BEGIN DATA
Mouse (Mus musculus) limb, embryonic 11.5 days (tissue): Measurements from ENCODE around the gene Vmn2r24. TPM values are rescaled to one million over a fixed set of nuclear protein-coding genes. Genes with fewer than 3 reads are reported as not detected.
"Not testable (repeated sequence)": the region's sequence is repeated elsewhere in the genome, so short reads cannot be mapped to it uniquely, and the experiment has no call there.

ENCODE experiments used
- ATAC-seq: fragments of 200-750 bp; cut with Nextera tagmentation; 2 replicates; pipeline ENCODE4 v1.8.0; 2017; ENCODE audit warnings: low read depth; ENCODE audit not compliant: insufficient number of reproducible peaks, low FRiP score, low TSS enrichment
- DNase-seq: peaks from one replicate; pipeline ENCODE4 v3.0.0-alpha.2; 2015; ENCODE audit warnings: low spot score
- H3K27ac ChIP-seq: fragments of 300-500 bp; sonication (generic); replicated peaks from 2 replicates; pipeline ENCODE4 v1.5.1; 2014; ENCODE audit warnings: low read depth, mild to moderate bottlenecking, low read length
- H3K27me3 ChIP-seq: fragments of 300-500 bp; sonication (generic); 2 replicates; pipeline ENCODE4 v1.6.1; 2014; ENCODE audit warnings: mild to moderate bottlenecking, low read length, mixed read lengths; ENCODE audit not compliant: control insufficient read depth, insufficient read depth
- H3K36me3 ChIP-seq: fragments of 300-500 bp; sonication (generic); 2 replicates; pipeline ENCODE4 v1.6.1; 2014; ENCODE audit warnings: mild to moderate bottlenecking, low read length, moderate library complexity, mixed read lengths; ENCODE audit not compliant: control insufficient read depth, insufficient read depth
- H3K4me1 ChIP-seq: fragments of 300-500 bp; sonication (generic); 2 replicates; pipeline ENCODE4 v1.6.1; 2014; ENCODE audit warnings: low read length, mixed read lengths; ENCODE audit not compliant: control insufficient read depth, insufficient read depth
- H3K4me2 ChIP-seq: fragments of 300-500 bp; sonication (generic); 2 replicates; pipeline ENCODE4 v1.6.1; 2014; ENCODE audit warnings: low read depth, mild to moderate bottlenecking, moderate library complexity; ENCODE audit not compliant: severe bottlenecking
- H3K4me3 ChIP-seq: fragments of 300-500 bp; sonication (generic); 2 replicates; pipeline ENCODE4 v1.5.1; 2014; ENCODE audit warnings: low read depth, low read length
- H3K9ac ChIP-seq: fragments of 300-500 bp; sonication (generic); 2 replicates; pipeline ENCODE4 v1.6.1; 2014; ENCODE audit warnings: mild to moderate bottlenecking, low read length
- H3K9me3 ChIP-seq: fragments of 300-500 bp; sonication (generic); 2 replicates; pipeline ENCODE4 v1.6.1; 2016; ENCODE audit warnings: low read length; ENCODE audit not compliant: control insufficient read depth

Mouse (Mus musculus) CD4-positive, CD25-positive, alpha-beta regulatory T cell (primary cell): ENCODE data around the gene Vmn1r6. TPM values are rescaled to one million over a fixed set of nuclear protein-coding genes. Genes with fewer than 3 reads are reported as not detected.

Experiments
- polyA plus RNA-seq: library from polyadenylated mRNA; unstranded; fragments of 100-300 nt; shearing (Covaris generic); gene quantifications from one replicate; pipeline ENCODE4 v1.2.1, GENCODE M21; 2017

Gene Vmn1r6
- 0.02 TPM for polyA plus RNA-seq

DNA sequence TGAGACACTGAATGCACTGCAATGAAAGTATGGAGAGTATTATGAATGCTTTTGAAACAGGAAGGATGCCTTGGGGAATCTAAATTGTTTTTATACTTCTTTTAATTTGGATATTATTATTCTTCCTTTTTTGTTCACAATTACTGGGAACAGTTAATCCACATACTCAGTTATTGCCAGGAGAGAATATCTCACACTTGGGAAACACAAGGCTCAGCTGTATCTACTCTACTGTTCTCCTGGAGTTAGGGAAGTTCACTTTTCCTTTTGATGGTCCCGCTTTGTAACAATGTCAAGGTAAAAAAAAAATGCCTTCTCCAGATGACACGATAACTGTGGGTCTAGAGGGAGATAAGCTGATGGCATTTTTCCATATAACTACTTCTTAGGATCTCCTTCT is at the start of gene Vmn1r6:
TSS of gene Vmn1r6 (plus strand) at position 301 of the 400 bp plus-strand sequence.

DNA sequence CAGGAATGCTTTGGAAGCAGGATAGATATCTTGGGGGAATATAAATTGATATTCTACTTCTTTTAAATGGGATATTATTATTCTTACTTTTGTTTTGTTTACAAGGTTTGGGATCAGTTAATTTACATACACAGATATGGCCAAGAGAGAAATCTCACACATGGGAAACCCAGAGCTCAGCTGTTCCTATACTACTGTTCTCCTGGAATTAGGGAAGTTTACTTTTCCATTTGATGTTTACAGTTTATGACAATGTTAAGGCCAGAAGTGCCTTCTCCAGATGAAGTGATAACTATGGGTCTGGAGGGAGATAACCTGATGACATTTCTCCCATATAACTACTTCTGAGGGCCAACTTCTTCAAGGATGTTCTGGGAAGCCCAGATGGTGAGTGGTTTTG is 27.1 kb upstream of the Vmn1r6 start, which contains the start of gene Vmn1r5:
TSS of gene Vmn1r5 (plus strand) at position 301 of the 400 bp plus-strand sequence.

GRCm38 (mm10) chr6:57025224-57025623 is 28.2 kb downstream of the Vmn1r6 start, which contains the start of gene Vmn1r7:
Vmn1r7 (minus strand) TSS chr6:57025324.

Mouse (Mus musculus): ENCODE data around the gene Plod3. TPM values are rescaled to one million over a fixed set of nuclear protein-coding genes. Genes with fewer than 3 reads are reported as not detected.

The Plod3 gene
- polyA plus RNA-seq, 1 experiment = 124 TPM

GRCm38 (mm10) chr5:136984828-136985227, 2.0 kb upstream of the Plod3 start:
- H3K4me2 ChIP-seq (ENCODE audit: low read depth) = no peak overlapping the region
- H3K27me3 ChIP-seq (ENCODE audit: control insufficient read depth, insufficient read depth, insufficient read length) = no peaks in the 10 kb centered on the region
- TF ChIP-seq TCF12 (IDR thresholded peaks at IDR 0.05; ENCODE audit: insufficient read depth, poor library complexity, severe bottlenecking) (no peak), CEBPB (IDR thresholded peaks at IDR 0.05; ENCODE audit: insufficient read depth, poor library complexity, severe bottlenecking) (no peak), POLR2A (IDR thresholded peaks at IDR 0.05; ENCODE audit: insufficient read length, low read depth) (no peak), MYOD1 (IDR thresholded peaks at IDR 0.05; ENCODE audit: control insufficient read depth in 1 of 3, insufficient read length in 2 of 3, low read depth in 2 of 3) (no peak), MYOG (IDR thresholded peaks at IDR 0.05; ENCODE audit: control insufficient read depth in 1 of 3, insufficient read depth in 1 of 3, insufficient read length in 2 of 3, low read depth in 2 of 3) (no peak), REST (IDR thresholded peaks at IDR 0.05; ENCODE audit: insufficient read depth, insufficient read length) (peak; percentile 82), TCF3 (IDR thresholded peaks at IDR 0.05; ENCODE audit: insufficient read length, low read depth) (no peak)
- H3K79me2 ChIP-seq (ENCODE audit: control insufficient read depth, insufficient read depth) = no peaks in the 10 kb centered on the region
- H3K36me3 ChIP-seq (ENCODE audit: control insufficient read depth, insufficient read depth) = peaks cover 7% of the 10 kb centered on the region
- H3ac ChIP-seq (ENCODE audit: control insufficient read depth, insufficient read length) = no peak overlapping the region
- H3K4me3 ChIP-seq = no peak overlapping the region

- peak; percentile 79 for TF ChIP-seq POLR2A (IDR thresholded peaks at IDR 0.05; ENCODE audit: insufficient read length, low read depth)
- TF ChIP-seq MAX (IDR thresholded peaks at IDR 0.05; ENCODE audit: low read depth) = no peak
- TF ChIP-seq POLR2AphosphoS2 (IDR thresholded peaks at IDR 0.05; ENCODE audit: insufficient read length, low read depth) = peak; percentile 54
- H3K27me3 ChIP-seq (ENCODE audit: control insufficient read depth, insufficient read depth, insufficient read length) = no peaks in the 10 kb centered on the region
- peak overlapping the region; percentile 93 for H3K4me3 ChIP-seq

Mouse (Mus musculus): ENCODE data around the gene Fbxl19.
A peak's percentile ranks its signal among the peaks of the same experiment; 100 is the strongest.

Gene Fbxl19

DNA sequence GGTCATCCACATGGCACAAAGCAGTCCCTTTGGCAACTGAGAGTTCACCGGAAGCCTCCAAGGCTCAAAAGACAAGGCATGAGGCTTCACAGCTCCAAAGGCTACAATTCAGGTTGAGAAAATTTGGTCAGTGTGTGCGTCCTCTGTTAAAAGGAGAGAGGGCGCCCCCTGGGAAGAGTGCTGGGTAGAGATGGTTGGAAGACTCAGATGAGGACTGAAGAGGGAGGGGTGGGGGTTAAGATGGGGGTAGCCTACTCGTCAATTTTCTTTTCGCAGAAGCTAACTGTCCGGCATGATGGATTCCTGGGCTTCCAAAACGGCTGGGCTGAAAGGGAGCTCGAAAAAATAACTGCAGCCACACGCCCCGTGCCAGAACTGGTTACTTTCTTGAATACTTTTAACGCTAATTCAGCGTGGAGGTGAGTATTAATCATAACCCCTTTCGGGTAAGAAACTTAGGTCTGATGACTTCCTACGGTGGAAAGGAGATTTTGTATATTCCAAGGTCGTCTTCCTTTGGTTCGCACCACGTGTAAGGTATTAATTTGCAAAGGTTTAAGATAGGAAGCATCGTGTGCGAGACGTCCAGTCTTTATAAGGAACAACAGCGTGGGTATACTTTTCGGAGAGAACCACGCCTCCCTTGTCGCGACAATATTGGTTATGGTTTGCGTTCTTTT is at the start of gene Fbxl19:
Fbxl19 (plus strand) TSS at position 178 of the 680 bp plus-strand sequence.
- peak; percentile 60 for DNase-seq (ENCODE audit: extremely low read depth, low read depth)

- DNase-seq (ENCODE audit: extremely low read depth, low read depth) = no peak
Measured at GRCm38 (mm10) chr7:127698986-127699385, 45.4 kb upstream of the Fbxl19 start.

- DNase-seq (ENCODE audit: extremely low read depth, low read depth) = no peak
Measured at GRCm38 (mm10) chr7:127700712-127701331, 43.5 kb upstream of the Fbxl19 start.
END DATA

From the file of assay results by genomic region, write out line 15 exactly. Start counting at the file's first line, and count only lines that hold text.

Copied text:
Experiments